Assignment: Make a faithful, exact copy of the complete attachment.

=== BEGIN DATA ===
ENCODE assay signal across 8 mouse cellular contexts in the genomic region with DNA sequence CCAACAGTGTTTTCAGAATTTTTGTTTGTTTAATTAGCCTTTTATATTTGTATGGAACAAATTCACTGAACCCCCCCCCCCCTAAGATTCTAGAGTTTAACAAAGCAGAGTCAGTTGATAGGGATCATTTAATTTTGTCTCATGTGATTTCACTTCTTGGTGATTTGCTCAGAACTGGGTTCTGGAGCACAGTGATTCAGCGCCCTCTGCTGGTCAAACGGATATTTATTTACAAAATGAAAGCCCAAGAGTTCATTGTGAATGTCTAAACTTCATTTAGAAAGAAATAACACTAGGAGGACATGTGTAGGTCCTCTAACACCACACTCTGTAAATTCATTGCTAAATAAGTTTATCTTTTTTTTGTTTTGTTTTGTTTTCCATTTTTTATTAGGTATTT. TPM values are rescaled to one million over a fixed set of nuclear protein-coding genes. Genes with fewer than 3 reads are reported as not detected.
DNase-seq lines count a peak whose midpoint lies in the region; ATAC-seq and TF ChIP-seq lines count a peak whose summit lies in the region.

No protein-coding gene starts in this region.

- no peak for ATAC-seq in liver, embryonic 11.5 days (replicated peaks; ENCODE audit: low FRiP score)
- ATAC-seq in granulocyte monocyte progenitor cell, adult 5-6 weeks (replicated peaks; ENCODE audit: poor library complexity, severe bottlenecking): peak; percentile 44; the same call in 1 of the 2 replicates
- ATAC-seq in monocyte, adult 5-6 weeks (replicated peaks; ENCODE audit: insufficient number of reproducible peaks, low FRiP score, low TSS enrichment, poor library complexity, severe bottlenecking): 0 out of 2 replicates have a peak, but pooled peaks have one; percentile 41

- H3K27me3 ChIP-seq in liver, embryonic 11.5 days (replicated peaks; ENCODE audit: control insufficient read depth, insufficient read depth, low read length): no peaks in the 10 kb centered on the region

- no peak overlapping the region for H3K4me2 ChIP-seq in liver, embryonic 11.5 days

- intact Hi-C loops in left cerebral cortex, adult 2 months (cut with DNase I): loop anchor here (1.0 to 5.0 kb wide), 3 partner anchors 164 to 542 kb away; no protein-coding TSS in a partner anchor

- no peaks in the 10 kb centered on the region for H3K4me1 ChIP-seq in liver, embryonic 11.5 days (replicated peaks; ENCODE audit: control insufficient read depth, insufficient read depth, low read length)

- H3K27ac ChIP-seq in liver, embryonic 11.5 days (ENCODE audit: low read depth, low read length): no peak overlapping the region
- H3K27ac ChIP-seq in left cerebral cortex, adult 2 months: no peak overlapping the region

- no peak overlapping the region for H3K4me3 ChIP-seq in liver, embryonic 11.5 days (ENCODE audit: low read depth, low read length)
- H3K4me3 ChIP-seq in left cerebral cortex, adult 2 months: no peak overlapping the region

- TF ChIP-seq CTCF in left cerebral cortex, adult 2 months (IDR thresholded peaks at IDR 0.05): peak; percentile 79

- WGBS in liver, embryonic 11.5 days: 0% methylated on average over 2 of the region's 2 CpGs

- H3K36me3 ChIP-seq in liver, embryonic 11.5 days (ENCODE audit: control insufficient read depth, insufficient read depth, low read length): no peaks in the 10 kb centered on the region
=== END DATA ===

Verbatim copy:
ENCODE assay signal across 8 mouse cellular contexts in the genomic region with DNA sequence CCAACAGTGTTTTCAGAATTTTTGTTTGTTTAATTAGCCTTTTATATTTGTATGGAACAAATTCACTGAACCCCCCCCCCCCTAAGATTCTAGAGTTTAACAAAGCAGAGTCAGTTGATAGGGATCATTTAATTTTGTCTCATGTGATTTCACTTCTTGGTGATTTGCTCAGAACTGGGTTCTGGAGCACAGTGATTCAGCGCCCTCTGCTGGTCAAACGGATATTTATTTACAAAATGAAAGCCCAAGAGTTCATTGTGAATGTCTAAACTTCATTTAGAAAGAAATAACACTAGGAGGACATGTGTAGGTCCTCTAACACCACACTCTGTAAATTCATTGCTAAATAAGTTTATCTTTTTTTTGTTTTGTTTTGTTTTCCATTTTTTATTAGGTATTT. TPM values are rescaled to one million over a fixed set of nuclear protein-coding genes. Genes with fewer than 3 reads are reported as not detected.
DNase-seq lines count a peak whose midpoint lies in the region; ATAC-seq and TF ChIP-seq lines count a peak whose summit lies in the region.

No protein-coding gene starts in this region.

- no peak for ATAC-seq in liver, embryonic 11.5 days (replicated peaks; ENCODE audit: low FRiP score)
- ATAC-seq in granulocyte monocyte progenitor cell, adult 5-6 weeks (replicated peaks; ENCODE audit: poor library complexity, severe bottlenecking): peak; percentile 44; the same call in 1 of the 2 replicates
- ATAC-seq in monocyte, adult 5-6 weeks (replicated peaks; ENCODE audit: insufficient number of reproducible peaks, low FRiP score, low TSS enrichment, poor library complexity, severe bottlenecking): 0 out of 2 replicates have a peak, but pooled peaks have one; percentile 41

- H3K27me3 ChIP-seq in liver, embryonic 11.5 days (replicated peaks; ENCODE audit: control insufficient read depth, insufficient read depth, low read length): no peaks in the 10 kb centered on the region

- no peak overlapping the region for H3K4me2 ChIP-seq in liver, embryonic 11.5 days

- intact Hi-C loops in left cerebral cortex, adult 2 months (cut with DNase I): loop anchor here (1.0 to 5.0 kb wide), 3 partner anchors 164 to 542 kb away; no protein-coding TSS in a partner anchor

- no peaks in the 10 kb centered on the region for H3K4me1 ChIP-seq in liver, embryonic 11.5 days (replicated peaks; ENCODE audit: control insufficient read depth, insufficient read depth, low read length)

- H3K27ac ChIP-seq in liver, embryonic 11.5 days (ENCODE audit: low read depth, low read length): no peak overlapping the region
- H3K27ac ChIP-seq in left cerebral cortex, adult 2 months: no peak overlapping the region

- no peak overlapping the region for H3K4me3 ChIP-seq in liver, embryonic 11.5 days (ENCODE audit: low read depth, low read length)
- H3K4me3 ChIP-seq in left cerebral cortex, adult 2 months: no peak overlapping the region

- TF ChIP-seq CTCF in left cerebral cortex, adult 2 months (IDR thresholded peaks at IDR 0.05): peak; percentile 79

- WGBS in liver, embryonic 11.5 days: 0% methylated on average over 2 of the region's 2 CpGs

- H3K36me3 ChIP-seq in liver, embryonic 11.5 days (ENCODE audit: control insufficient read depth, insufficient read depth, low read length): no peaks in the 10 kb centered on the region